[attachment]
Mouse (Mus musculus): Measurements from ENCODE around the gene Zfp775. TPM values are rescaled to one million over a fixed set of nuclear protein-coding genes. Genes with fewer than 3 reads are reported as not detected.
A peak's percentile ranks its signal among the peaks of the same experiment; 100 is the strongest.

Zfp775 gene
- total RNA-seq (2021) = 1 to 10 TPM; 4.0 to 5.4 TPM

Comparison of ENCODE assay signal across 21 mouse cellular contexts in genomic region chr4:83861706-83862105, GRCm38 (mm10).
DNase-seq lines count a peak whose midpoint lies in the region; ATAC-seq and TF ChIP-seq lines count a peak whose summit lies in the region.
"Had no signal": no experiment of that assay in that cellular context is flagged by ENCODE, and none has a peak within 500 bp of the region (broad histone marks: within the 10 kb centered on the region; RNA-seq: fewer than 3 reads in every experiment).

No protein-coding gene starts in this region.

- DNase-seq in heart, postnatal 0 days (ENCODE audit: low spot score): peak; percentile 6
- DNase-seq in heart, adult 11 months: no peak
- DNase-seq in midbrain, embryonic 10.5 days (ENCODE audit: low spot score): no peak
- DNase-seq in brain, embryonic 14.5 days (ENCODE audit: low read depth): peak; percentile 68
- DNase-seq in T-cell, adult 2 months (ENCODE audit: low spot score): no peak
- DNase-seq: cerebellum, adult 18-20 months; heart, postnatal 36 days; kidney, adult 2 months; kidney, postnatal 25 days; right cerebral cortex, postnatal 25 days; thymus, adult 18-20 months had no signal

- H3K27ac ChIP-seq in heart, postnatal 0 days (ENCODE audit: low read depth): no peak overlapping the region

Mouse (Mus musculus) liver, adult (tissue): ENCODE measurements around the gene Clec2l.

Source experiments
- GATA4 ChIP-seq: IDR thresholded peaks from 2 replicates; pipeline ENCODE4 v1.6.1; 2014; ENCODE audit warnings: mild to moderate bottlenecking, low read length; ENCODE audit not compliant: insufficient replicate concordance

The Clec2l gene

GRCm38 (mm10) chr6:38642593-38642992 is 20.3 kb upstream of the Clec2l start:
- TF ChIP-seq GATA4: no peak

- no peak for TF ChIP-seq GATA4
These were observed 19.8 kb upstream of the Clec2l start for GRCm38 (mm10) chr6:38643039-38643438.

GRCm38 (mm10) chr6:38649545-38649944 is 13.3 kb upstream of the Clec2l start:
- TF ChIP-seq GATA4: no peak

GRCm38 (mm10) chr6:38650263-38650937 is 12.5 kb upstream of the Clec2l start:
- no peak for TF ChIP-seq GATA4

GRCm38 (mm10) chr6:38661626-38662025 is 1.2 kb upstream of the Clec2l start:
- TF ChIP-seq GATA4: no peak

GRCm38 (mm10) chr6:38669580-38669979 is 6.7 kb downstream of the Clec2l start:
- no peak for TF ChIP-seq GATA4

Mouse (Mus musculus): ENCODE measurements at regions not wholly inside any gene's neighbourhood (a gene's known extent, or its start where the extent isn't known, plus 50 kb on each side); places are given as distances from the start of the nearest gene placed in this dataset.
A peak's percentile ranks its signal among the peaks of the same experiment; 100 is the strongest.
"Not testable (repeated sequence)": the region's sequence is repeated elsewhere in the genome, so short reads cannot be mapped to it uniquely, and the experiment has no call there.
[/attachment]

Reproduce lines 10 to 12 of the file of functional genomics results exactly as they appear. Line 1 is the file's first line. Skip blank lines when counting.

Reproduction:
- DNase-seq in heart, adult 11 months: no peak
- DNase-seq in midbrain, embryonic 10.5 days (ENCODE audit: low spot score): no peak
- DNase-seq in brain, embryonic 14.5 days (ENCODE audit: low read depth): peak; percentile 68